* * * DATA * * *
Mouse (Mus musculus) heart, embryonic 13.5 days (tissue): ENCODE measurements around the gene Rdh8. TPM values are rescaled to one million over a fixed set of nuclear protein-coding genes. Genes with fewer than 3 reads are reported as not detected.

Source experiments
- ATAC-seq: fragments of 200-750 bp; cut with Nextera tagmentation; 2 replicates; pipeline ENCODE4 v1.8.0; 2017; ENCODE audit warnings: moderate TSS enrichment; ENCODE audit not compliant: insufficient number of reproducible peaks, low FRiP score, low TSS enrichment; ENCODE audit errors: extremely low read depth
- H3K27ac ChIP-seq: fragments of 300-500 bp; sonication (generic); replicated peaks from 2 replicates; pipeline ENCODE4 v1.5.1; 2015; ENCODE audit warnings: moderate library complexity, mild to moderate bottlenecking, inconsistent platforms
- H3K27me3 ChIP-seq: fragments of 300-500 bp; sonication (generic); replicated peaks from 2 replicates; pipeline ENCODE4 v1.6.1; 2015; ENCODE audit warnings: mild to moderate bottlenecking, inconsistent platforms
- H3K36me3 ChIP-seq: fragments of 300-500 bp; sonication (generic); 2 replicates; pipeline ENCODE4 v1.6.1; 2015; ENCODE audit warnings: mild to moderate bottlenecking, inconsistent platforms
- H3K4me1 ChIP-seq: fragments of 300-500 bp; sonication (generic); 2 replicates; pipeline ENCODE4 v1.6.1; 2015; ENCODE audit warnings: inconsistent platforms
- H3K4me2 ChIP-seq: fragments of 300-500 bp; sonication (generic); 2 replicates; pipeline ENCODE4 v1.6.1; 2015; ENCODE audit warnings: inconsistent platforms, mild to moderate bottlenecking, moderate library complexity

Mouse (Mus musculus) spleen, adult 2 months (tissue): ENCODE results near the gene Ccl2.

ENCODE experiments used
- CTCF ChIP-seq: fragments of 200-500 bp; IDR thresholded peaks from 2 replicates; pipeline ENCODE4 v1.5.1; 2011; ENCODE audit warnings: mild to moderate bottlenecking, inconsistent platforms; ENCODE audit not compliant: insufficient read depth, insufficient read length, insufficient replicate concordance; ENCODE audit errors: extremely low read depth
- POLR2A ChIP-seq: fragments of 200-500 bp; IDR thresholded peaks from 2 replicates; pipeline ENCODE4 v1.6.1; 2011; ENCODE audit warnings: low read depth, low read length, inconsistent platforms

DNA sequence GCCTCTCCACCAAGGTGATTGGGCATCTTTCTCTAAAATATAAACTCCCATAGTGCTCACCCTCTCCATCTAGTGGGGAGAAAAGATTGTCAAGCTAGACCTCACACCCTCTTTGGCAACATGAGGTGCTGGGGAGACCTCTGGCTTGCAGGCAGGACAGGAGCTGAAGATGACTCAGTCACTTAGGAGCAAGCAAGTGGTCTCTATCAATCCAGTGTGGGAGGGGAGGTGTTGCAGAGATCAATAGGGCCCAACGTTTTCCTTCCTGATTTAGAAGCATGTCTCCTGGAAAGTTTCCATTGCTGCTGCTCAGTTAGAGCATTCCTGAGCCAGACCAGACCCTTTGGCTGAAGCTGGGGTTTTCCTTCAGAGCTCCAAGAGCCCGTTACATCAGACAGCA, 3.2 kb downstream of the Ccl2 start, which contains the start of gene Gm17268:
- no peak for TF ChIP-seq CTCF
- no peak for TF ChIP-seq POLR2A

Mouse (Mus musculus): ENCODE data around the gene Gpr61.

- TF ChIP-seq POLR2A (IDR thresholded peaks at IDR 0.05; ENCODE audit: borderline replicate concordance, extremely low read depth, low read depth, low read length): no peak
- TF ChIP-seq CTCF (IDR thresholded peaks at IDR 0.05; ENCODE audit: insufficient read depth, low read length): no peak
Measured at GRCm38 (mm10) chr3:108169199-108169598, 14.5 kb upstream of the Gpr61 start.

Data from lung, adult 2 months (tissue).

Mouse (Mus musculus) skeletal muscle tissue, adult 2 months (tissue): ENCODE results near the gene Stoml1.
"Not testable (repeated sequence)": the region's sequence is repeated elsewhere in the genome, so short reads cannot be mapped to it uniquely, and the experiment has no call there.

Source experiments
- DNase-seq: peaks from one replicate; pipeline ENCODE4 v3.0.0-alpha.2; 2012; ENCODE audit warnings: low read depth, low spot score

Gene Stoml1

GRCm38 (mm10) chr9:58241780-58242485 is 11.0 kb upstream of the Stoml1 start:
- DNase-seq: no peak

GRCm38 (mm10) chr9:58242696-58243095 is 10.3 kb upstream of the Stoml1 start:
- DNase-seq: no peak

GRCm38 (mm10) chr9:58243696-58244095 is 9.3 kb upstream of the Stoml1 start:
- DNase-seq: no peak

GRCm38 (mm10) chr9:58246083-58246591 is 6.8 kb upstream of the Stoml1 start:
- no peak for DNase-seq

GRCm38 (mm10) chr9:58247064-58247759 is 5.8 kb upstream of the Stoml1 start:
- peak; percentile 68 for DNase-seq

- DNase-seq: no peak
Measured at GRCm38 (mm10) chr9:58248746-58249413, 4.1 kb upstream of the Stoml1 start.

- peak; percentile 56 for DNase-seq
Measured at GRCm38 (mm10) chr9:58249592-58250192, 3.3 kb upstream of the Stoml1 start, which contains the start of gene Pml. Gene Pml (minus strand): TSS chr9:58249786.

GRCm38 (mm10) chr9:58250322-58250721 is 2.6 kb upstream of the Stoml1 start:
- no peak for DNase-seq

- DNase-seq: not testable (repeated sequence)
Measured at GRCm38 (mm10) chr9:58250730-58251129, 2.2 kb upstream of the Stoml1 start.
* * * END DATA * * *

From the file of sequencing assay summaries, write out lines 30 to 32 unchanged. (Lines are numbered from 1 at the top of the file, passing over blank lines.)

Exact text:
GRCm38 (mm10) chr9:58243696-58244095 is 9.3 kb upstream of the Stoml1 start:
- DNase-seq: no peak

GRCm38 (mm10) chr9:58246083-58246591 is 6.8 kb upstream of the Stoml1 start: